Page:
The most meaningful commentary on the recent Supreme Court decisions is this one, by Paul Butler, at The New York Times. I'm not sure I agree with all of what Mr. Butler is arguing. He offers a very astute observation, however, as to the stubborn nature of de facto racism, something I often work with helping my students understand. Informal practices that may be prejudiced (or which fight to correct racial imbalances) are crafted at the micropolitical level. Local governments and boards reflect the wishes of the stakeholders who form them. Liberals and conservatives will implement policies that reflect their broader goals which guide the gray areas after the de jure elements are stripped away.
That being said, our Constitution is well suited toward obliterating overt forms of discrimination, as long as there are at least two branches of government willing to make efforts at using the Constitution to do just that. It took the Judicial Branch and the Executive to bring down de jure barriers in the 1950s. It took the teamwork of the Executive and Legislative in the 1960s. (But when one branch is out on its own, as the courts were on busing and rights of the accused in the 1960s, success isn't guaranteed.)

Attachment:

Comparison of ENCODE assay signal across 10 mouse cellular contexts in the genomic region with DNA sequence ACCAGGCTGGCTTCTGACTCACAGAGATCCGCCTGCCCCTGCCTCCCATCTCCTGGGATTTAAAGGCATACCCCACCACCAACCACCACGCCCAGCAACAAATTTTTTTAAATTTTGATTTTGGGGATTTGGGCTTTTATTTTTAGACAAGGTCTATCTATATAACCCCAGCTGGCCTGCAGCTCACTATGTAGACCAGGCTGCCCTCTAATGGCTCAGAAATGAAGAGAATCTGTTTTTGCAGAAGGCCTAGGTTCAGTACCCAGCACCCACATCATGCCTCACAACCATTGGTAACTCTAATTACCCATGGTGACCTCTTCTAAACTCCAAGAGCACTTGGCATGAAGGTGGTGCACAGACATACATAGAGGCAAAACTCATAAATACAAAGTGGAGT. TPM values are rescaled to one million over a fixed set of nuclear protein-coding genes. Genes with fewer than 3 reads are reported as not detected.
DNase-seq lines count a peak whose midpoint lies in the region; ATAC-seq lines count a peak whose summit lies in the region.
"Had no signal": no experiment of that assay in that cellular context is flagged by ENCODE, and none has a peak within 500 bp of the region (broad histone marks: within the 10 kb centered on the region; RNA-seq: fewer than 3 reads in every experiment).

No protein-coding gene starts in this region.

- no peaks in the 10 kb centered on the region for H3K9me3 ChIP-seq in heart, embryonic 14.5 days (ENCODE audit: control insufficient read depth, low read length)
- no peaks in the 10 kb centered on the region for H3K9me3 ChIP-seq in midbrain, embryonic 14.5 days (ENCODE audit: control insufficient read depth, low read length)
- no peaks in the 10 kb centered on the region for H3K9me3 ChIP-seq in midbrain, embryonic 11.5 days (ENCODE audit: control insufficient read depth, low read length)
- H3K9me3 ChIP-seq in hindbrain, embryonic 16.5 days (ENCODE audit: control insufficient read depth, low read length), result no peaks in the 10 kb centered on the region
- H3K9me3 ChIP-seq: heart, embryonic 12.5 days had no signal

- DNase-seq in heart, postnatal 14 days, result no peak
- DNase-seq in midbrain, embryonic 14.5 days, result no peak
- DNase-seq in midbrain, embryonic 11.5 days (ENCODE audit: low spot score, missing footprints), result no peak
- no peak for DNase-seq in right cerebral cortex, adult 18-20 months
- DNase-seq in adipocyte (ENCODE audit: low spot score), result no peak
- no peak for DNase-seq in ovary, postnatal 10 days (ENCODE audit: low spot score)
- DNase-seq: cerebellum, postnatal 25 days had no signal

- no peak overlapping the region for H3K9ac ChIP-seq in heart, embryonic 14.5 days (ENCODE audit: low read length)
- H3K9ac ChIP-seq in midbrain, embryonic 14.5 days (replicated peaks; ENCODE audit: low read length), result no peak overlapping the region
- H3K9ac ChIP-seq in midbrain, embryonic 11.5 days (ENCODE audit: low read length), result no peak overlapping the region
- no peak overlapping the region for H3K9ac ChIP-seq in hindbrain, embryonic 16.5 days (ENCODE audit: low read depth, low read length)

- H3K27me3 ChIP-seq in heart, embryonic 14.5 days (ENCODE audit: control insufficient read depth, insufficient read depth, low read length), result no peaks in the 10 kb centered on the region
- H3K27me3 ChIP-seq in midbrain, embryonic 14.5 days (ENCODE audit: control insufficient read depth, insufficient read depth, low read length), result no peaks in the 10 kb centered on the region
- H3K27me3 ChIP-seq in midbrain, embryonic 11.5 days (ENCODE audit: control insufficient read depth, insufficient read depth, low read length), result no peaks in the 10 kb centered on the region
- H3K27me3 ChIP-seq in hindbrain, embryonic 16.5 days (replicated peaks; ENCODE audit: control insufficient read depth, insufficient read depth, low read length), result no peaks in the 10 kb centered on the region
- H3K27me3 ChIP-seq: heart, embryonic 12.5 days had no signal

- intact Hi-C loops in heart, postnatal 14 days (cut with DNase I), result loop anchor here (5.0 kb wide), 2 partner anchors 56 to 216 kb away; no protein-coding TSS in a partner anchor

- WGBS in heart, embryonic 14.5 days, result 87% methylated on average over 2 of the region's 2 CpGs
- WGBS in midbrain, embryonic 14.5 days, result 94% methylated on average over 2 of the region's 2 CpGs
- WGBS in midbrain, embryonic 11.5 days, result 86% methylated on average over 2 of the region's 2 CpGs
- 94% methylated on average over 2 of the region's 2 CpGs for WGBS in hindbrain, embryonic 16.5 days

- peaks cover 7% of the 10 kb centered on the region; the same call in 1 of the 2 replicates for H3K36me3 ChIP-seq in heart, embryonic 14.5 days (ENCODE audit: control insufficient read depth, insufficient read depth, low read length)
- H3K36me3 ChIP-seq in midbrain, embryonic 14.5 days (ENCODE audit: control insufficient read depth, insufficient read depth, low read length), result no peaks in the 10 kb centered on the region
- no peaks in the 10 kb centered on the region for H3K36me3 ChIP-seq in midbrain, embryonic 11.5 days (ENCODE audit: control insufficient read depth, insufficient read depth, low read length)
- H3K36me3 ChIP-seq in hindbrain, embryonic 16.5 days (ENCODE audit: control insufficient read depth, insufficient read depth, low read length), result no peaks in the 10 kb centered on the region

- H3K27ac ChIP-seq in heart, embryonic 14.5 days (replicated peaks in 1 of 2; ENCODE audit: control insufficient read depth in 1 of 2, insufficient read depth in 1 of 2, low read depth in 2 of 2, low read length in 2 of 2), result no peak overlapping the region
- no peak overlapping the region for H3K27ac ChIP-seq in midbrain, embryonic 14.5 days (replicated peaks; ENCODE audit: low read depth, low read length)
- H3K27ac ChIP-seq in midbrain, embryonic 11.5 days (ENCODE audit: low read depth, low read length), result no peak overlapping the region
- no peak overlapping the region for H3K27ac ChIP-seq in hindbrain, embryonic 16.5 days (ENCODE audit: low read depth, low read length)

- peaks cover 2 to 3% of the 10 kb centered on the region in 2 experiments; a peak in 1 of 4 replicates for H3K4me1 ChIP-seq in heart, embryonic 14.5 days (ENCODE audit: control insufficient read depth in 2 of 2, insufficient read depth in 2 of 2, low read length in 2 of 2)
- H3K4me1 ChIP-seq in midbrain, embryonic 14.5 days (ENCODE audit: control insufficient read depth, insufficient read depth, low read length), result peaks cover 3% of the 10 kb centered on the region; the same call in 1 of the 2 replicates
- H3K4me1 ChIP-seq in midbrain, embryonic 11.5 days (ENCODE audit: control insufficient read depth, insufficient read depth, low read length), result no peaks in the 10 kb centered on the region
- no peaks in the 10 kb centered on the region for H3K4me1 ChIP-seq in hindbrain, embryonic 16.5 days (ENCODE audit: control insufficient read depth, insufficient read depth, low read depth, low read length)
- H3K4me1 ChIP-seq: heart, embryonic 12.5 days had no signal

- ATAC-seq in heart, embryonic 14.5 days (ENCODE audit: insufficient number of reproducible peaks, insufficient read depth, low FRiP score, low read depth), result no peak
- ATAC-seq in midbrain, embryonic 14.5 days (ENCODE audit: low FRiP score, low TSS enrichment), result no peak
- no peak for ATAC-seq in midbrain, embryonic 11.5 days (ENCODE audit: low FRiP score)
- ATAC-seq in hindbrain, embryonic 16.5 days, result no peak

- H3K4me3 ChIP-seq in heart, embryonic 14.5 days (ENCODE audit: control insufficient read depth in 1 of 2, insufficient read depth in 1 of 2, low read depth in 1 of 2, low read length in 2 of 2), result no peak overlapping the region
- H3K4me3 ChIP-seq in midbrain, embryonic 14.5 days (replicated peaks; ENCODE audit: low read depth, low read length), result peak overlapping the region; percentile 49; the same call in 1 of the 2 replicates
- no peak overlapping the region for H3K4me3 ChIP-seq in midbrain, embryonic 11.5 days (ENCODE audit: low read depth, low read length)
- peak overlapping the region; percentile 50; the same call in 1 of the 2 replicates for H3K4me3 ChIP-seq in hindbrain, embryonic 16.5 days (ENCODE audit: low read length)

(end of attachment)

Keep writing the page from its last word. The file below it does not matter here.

Over the past year I've come to appreciate how important local politics are. A consistent thread in the Supreme Court's recent decisions seems to be a respect for states' prerogatives on matters of civil rights and civil liberties. Therefore, it's increasingly important for us to look carefully at our choices at the local level and to vote with our conscience in those elections that, sadly, are plagued by the lowest level of voter turnout. On matters of civil rights, the real battles might be fought, won, and lost during elections that sound as unglamorous as "municipal primary."